Clostridial Myonecrosis: A (HBOT) Deep Dive

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Mike Tom

EM trained at Cooper and Undersea and Hyperbaric Medicine trained at UPenn. Still manning the ED and chamber with Penn in west Philly. Dog dad and fisherman.

The Pre-brief

Although clostridial myonecrosis often gets lumped into the broader category of ‘necrotizing infection’, it is most certainly its own animal.  Clostridial myonecrosis is the true “gas gangrene”, historically cited as a battlefield wound commonly through the first World War.  It is caused by gram positive, anaerobic, spore forming Clostridium species and most commonly Clostridium perfringens.  Left untreated it is nearly uniformly fatal, and even with optimal surgical and medical therapy, rates of mortality and limb loss remain high. 

Diagnosis:

Two requisites exist for clostridial myonecrosis:

  1. Spore introduction: as can happen through a dirty soft tissue wound (i.e. battlefield wound, farming injury, motor vehicle collision), a contaminated surgical wound, or a non-traumatic inoculation in an immunocompromised host.  
  2. Locally decreased oxidation reduction potential: as can occur from circulatory deficit from extensive soft tissue or vascular injury.

Red flags to raise suspicion for clostridial myonecrosis on presentation include pain out of proportion to exam and shiny, tense skin changes which progress to dusky and eventually bronze colors.  The affected margin of tissue can impressively spread as rapidly as 6” per hour, and patients typically have sudden, severe onset of pain whereas other types of necrotizing infections can be more insidious.  Plain radiographs classically reveal feather-like projections between muscle fibers.  Gram staining will demonstrate gram-positive bacteria in the absence of leukocytes.

The Toxins:

The fulminant nature of this disease process stems from the production of over 20 identified exotoxins, with alpha-toxin and theta toxin being the most clinically relevant, and alpha being far and away the more damaging of the duo.

Standard Therapy:

Control of alpha-toxin is paramount in the treatment of this disease. In addition to fluid resuscitation and vasopressor support as indicated, standard therapy is early and aggressive surgical debridement in conjunction with broad-spectrum antibiotics including clindamycin.   

Hyperbaric Oxygen Therapy (HBOT):

If control of disease progression is inadequate with surgery and antibiotics alone, HBOT should be considered as an adjunctive therapy.  In most cases, this requires transfer to a facility with a multiplace hyperbaric chamber, and in a patient stable enough to survive transport, this should at least be discussed with the nearest critical care capable hyperbaric facility.

Mechanisms behind the benefits of HBOT:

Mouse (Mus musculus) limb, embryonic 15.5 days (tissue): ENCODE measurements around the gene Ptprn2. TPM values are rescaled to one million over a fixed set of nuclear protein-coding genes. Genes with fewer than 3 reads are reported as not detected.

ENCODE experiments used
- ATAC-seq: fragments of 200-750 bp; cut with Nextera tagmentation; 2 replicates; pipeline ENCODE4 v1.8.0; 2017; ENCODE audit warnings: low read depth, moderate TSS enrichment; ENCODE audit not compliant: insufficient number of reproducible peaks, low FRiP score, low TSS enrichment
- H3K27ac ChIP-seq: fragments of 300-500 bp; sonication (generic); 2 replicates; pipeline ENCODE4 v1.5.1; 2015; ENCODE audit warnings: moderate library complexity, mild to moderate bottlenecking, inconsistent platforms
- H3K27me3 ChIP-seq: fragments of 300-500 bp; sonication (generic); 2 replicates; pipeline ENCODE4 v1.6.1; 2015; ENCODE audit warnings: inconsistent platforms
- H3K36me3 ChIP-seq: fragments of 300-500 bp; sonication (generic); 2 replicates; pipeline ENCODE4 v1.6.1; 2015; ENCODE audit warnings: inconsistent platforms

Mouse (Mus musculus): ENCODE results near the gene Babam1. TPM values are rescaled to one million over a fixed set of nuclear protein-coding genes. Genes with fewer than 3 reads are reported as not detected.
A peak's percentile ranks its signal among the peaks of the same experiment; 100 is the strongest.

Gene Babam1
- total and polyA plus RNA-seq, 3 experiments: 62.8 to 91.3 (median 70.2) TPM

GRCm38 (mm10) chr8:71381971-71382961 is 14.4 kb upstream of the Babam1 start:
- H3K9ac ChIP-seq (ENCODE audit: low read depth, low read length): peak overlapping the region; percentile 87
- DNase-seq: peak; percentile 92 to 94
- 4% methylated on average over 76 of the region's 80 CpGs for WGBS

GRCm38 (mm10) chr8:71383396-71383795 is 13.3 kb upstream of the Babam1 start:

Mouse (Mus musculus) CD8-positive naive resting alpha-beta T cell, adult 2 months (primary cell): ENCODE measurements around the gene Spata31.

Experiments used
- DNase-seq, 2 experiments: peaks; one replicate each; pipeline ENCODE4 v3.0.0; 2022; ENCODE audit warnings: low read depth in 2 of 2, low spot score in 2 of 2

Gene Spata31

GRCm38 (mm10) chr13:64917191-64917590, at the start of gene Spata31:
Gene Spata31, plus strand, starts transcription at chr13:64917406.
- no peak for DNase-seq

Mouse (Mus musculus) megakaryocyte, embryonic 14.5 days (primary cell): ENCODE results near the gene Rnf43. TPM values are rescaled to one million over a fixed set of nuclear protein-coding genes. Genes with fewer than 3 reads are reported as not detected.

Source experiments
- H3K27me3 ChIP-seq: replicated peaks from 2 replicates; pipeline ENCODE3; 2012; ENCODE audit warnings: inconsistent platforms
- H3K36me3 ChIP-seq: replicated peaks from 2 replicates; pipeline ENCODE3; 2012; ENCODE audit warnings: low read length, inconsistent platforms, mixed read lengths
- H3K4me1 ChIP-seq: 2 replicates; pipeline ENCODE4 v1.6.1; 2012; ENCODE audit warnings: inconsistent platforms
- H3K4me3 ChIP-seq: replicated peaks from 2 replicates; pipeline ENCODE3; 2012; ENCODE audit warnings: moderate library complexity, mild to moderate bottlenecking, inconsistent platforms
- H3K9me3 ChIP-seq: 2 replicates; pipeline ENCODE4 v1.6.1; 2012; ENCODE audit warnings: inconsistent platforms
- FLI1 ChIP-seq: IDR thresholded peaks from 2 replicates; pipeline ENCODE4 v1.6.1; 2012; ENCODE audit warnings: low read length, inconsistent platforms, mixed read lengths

• Achievement of a tissue PO2 >250mmHg, as is achieved during HBOT, can stop alpha-toxin production. This alteration in alpha-toxin production is essential to attenuating disease progression and can lead to the pronounced demarcation between necrotic and viable tissue, allowing for smaller, less heroic surgical debridements.  
  • The exaggerated neutrophil aggregation as is promoted by theta toxin is directly inhibited in a hyperbaric environment.
  • The formation of oxygen free radicals yields an unfavorable environment for the anaerobic Clostridia sp.  Though C. perfringens is not a strict anaerobe, a bacteriostatic effect is demonstrated in hyperbaric conditions.
  • Compression of air in affected tissues can transiently reduce tissue pressure, improve perfusion, and reduce pain.
  • Oxygen-dependent bacterial killing by host neutrophils is enhanced in hyperbaric conditions.  

Case series and retrospective studies report an average mortality of 38% without HBOT and 19% when HBOT is added to surgical and antimicrobial therapies.  These studies also demonstrate a reduction in amputation rates with HBOT.   If utilized, therapy should be pursued and started as early as possible in the disease course as delay in HBOT initiation yields mortality rates similar to those seen with standard therapy alone.

The Debrief

  • Standard treatment of clostridial myonecrosis or “gas gangrene” is aggressive surgical debridement with concurrent broad spectrum antibiotics.  
  • With inadequate source control from surgery alone and where logistically possible, adjunctive HBOT should be strongly considered. 
  • There are well demonstrated physiologic mechanisms by which HBOT can counteract the injurious effects of alpha and theta toxins.
  • Retrospective evidence suggests improved mortality and amputation rates when HBOT is added as an adjunctive therapy for Clostridial myonecrosis.   

References: 

  1. Stevens DL. The pathogenesis of clostridial myonecrosis. Int J Med Microbiol. 2000 Oct;290(4-5):497-502. doi: 10.1016/S1438-4221(00)80074-0. PMID: 11111933.
  2. Stevens DL, Bryant AE. The role of clostridial toxins in the pathogenesis of gas gangrene. Clin Infect Dis. 2002 Sep 1;35(Suppl 1):S93-S100. doi: 10.1086/341928. PMID: 12173116.
  3. Van Unnik A. Inhibition of toxin production in clostridium perfringens in vitro by hyperbaric oxygen. Antonie Van Leeuwenhoek. 1965;31:181-6. doi: 10.1007/BF02045889. PMID: 14315638.
  4. Thom S. R. Hyperbaric oxygen: its mechanisms and efficacy. Plastic and reconstructive surgery.  2011; 127 Suppl 1(Suppl 1), 131S–141S. https://doi.org/10.1097/PRS.0b013e3181fbe2bf
  5. Hill GB, Osterhout S. Experimental effects of hyperbaric oxygen on selected clostridial species. II. In-vitro studies in mice. J Infect Dis. 1972 Jan;125(1):26-35. doi: 10.1093/infdis/125.1.26. PMID: 4332848.
  6. Clark LA, Moon RE. Hyperbaric oxygen in the treatment of life-threatening soft-tissue infections. Respir Care Clin N Am. 1999 Jun;5(2):203-19. PMID: 10333449.

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